US May Have Used Phosphorus in Afghanistan

By Newser Editors and Wire Services
Posted May 10, 2009 5:01 PM CDT
Afghan border policemen stand around a vehicle after it was hit by a remote controlled bomb in Dah Bala of Nangarhar province, east of Kabul, Afghanistan on Sunday, May 10, 2009.    (Rahmat Gul)
camera-icon View 5 more images

(Newser) – Doctors have voiced concern over "unusual" burns on Afghan villagers wounded in an already controversial US-Taliban battle, and the country's top human rights groups said today it is investigating the possibility white phosphorus was used. The US military denied using the incendiary in a Farah province battle that President Hamid Karzai has said killed 125 to 130 civilians—but left open the possibility that Taliban militants did.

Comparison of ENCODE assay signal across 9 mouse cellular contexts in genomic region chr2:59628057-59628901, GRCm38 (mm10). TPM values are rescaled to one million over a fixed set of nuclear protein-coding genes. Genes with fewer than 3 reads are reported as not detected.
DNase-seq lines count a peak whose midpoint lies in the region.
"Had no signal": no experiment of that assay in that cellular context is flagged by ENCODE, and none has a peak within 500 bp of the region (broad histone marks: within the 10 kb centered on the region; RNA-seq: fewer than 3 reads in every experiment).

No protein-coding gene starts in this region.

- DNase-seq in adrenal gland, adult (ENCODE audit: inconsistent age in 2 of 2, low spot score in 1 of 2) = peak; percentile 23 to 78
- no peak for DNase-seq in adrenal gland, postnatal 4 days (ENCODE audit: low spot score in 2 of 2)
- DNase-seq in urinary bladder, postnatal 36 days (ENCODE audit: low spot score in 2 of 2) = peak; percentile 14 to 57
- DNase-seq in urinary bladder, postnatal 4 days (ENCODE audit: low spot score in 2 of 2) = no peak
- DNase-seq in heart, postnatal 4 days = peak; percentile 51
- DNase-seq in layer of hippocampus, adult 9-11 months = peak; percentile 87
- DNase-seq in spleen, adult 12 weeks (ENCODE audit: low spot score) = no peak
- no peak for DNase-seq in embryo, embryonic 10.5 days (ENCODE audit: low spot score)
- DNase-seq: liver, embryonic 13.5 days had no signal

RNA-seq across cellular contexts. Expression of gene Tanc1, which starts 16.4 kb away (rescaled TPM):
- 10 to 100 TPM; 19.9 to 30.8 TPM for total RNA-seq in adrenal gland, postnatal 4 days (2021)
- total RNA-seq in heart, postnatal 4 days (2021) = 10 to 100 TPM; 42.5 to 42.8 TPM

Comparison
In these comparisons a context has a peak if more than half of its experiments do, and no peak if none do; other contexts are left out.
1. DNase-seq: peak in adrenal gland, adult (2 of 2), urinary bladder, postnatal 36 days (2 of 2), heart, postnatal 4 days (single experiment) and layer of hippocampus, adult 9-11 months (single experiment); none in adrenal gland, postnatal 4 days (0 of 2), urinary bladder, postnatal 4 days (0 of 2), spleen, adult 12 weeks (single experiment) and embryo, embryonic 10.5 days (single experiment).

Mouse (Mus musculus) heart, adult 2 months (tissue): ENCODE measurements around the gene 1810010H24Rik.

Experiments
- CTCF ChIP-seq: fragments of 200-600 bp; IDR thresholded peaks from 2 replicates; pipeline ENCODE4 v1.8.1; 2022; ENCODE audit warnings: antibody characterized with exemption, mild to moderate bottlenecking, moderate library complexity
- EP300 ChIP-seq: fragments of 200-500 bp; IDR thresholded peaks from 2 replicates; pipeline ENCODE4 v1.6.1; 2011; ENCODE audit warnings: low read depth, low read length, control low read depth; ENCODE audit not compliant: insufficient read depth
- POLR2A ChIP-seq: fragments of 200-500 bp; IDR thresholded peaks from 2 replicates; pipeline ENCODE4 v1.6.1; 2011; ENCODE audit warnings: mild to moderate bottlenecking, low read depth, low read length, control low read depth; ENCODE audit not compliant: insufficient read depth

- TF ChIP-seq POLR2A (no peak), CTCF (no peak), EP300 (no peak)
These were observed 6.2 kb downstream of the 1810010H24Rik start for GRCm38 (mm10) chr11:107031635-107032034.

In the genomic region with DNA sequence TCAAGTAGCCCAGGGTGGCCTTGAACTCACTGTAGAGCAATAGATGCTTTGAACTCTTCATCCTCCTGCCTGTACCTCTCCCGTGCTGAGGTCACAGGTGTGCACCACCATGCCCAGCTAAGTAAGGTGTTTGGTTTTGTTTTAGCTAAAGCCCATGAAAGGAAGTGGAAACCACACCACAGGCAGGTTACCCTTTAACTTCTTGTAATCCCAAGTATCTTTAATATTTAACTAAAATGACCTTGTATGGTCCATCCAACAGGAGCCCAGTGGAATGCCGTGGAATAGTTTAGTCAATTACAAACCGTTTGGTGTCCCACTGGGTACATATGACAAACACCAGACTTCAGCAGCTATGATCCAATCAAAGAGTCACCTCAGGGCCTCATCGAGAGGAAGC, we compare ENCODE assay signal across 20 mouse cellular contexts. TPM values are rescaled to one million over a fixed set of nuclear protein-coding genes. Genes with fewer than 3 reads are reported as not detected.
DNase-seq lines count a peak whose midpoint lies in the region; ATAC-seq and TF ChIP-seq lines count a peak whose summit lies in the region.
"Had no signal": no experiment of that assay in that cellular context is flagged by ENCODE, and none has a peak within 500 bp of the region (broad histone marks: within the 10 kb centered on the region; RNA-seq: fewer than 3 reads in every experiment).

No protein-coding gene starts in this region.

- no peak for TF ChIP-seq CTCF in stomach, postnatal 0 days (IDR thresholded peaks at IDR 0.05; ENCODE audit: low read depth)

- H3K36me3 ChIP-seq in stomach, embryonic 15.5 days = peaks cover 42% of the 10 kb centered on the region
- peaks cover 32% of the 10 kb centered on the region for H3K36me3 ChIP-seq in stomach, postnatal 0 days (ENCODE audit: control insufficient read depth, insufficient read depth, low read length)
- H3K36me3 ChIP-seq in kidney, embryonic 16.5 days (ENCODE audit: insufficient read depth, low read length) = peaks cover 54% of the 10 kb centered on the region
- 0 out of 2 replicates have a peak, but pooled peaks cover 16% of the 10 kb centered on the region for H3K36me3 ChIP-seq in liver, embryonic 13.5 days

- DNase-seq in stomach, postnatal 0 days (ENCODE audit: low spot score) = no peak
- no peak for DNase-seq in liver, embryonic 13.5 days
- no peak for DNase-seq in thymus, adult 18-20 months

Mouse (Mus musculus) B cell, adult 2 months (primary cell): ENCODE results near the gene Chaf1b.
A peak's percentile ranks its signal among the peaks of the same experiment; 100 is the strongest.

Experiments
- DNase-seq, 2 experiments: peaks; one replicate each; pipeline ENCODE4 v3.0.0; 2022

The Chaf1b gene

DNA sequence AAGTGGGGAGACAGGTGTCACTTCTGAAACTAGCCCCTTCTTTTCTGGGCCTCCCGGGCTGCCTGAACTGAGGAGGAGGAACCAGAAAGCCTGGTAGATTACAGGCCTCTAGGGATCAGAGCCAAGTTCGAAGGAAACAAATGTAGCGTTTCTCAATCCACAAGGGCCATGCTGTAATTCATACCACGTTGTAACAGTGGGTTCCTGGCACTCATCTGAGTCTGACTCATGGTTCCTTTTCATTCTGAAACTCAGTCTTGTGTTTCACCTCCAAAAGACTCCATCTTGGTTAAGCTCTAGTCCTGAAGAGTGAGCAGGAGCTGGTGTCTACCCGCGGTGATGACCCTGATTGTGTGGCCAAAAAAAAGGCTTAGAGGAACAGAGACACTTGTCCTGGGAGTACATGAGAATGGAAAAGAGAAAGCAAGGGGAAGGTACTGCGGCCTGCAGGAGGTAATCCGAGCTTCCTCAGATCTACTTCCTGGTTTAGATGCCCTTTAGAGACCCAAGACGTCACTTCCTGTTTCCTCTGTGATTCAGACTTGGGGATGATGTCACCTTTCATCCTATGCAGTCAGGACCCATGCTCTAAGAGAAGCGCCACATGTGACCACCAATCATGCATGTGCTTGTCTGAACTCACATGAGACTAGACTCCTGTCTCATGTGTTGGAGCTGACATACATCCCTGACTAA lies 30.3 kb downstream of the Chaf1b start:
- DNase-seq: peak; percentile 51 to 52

The US says Taliban fighters have used white phosphorus—a spontaneously flammable material that leaves severe chemical burns on flesh—at least four times the last 2 years. Using white phosphorus to illuminate a target or create smoke is considered legitimate under international law, but rights groups say its use over populated areas can indiscriminately burn civilians and constitutes a war crime.